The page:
I once heard someone say it’s really hard to hate someone close up. The fascinating fact I uncovered when I opened up my life to people who didn’t think like me, pray like me or vote like me was that there were far fewer true villains in the world than I had previously believed existed. When we limit the shaping of our worldview to pundits or influencers or other un-relational ways of learning, we remove the humanity from “the other side”. We begin to believe anyone who doesn’t think, pray or vote like us is at the worst, true evil, and at the best, intentionally trying to subvert our world into chaos or hell. When I have gotten to know people who grew up differently than me I begin to realize that people grew up differently than me. And those experiences have taught them just as much Truth as mine, just from the other side of the coin. As a white mother, I don’t know what it’s like to remind my child to keep his hands out of his pockets when we walk through the store together. As someone who feels comfortable in my own skin, I don’t know what it feels like to pray every night I could wake up the opposite gender. But when I have conversations with and enter into relationship with people who have had those experiences, I realize our differences of opinion aren’t steeped in one of us trying to beat down or succeed above the other. The world looks different from the other side of the world. And that’s ok. A person who fights for and votes for transgender rights isn’t actually trying to bring the whole world down in flames. Someone who fights for and votes for the right to not vaccinate themselves or their child isn’t trying to beat down science and kill other people. Chances are if you enter into relationship with most people, you will find real heartache, real life experiences, real fears and real hopes that motivate those decisions. And they are just as real and valid as yours. And the beauty of it is, we don’t have to all agree. But we do all have to agree to listen.
This, I think, is the hardest lesson or truth I have uncovered in the last 5 years. We must all do our best to listen to understand, not listen to debate. Or, if I can take it a step further, not even listen to reach agreement. Just…listen. If you find yourself lining up all of your counterpoints and arguments while someone else is talking, you aren’t actually listening. You are prepping. And it’s so hard to not prep! I hate awkward pauses and silences in conversations. It’s my kryptonite. I want every conversation I take part in to have the well timed pitter patter of an Aaron Sorkin script or an episode of Gilmore Girls. In the last few years, I have had to learn to be ok with silence after the other person speaks. I have had to learn to only be able to respond with “Wow. Thanks for sharing that. I need a second to think about that a little more.” This becomes even harder when the person I am talking to is expressing how my actions or inactions have harmed them. Because I want to defend myself! I want to defend why I think, pray or vote the way I do!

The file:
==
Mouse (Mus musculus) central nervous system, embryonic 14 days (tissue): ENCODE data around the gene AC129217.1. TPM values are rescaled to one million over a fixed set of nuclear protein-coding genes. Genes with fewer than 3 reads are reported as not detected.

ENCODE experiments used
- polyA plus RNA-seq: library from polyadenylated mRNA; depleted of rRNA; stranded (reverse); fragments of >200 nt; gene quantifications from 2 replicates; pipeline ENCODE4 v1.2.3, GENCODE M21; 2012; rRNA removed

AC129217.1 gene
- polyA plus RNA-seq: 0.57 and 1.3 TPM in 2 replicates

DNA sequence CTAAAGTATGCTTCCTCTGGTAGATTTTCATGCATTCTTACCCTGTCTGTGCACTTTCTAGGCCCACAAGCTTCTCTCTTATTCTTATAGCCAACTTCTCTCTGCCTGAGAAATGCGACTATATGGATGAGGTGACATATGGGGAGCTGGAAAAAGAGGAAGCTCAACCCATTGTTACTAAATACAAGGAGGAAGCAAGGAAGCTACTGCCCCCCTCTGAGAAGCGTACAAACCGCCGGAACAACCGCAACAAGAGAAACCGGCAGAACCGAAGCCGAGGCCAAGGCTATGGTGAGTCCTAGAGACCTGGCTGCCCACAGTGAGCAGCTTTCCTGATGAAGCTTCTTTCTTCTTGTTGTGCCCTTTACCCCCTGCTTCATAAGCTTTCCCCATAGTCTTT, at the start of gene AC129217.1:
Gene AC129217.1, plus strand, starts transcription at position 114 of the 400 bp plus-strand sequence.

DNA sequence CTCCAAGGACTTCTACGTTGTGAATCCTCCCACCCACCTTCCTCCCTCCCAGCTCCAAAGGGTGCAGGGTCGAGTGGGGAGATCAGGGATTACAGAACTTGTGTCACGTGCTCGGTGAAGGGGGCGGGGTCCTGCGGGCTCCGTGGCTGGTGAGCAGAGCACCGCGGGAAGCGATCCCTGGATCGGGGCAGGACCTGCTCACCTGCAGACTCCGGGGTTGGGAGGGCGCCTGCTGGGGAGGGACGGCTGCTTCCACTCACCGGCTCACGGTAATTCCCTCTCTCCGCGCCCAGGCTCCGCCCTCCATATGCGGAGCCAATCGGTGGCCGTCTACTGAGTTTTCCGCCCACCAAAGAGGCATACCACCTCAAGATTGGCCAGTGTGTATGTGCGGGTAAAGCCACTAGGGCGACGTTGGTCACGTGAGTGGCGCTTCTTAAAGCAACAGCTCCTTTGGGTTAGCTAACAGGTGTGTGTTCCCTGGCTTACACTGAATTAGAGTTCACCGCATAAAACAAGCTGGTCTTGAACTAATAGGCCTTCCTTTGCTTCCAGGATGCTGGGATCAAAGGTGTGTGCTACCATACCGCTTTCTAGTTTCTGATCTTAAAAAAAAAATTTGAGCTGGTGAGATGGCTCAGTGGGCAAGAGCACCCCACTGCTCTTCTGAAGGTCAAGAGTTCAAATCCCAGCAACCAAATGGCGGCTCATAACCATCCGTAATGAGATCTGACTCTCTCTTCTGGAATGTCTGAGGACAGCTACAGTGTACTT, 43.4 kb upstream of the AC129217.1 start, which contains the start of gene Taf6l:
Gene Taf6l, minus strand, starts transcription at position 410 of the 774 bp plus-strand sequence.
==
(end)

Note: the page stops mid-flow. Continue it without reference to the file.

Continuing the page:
But I have never found that kind of listening to actually be beneficial at the end of the day. When I listen to debate or win, I usually walk away feeling like I have lost, even when I might have “won”. Listening to understand leads you to a place of being able to ask more questions, of realizing there might be more than one way of looking at any given topic.
Real life confession: I am a TERRIBLE eavesdropper in public. My poor husband has learned to watch for the telltale signs of my not listening at all to him but most definitely listening to the couple behind us at dinner. It’s awful. I admit it. But every once in a while, it helps me listen to understand. Here’s a real life example that will most likely give you insight into just how bad my eavesdropping has gotten:
Over spring break my family and some of our friends rented a cabin in a very remote part of Georgia in the Blue Ridge Mountains. And I mean remote. I know this area of the country has recently experienced a tourism boom during the pandemic, but I managed to find us an amazing cabin in a town literally no one had heard of. One afternoon I had to make the journey down the mountain to the tiny town that had the only grocery store for miles. Along the way I was marveling at the amount of Trump flags and confederate flags that seemed to blanket my path. By the time I walked into the grocery store 20 minutes later I had made up my mind about a whole lotta things about this tiny town. My slope was slippery and it led only to conspiracy theorists, back water hicks, and of course those poor goats, but this time with a small militia of rebels violating them.
When I got to the check out with my purchases, I found myself behind a man in his 20s who was chatting with the 2 young women behind the register. It was obvious they knew each other well (because, small town) and they were just chatting away about life. And as I eavesdropped, while pretending to be VERY intrigued by the latest celebrity shenanigans plastered on the magazine rack, I began to realize just how off the story I had told myself in my head about the people of this town really was from their reality. I began to see their humanity. I heard their fears about just being able to financially survive right now. I heard their experiences of loss and I heard their hopes for a better future. And I still most likely won’t think like them, pray like them, or vote like them, but they aren’t my “enemy” anymore. In 5 minutes of “listening”, fine, eavesdropping, I began to understand where they were coming from. And how little of a threat they actually posed to the world I hope to see come into existence.
Don’t let your worldview be shaped solely from a tiny screen. It’s a big place out there, with lots of people, who have had lots of incredible experiences, including yourself. Add your voice to the conversation but listen more than you speak. There is a falsity out there right now that the world has never been more divided. It’s not actually true. Historically, it’s just not true. But we are in danger of swapping our passion for humanity for a passion of simply being “right”. And that, my friends, is the actual slippery slope that leads to those poor goats.
One thought on “Those Poor Goats”
Love this – quick to hear, slow to speak.